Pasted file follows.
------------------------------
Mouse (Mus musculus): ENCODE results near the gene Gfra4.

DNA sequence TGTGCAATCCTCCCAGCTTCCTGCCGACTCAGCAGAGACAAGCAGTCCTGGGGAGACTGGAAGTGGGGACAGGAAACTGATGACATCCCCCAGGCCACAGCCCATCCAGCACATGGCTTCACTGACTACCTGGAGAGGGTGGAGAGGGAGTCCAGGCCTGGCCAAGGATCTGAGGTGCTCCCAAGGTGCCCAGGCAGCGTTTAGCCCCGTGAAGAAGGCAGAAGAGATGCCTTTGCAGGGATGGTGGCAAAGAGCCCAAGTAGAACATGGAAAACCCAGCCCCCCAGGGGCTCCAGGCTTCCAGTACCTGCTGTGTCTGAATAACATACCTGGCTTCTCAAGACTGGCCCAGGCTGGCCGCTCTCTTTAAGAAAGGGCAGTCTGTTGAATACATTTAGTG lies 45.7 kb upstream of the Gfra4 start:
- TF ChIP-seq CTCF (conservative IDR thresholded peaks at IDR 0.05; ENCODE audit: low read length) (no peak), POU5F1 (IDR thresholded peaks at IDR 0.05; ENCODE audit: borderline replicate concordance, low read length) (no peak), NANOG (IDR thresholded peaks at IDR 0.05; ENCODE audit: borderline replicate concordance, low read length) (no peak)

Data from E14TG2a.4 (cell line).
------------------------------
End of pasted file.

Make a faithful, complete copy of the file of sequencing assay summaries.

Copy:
Mouse (Mus musculus): ENCODE results near the gene Gfra4.

DNA sequence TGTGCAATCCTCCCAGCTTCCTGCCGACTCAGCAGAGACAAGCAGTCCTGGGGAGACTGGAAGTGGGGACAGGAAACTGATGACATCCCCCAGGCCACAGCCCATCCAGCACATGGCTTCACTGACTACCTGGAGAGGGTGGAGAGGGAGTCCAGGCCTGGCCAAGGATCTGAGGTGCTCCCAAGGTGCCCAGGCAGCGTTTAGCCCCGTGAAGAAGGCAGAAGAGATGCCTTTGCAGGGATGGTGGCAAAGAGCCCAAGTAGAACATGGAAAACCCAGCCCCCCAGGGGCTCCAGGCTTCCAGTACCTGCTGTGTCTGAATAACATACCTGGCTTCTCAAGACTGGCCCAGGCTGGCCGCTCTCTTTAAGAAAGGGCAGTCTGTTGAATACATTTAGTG lies 45.7 kb upstream of the Gfra4 start:
- TF ChIP-seq CTCF (conservative IDR thresholded peaks at IDR 0.05; ENCODE audit: low read length) (no peak), POU5F1 (IDR thresholded peaks at IDR 0.05; ENCODE audit: borderline replicate concordance, low read length) (no peak), NANOG (IDR thresholded peaks at IDR 0.05; ENCODE audit: borderline replicate concordance, low read length) (no peak)

Data from E14TG2a.4 (cell line).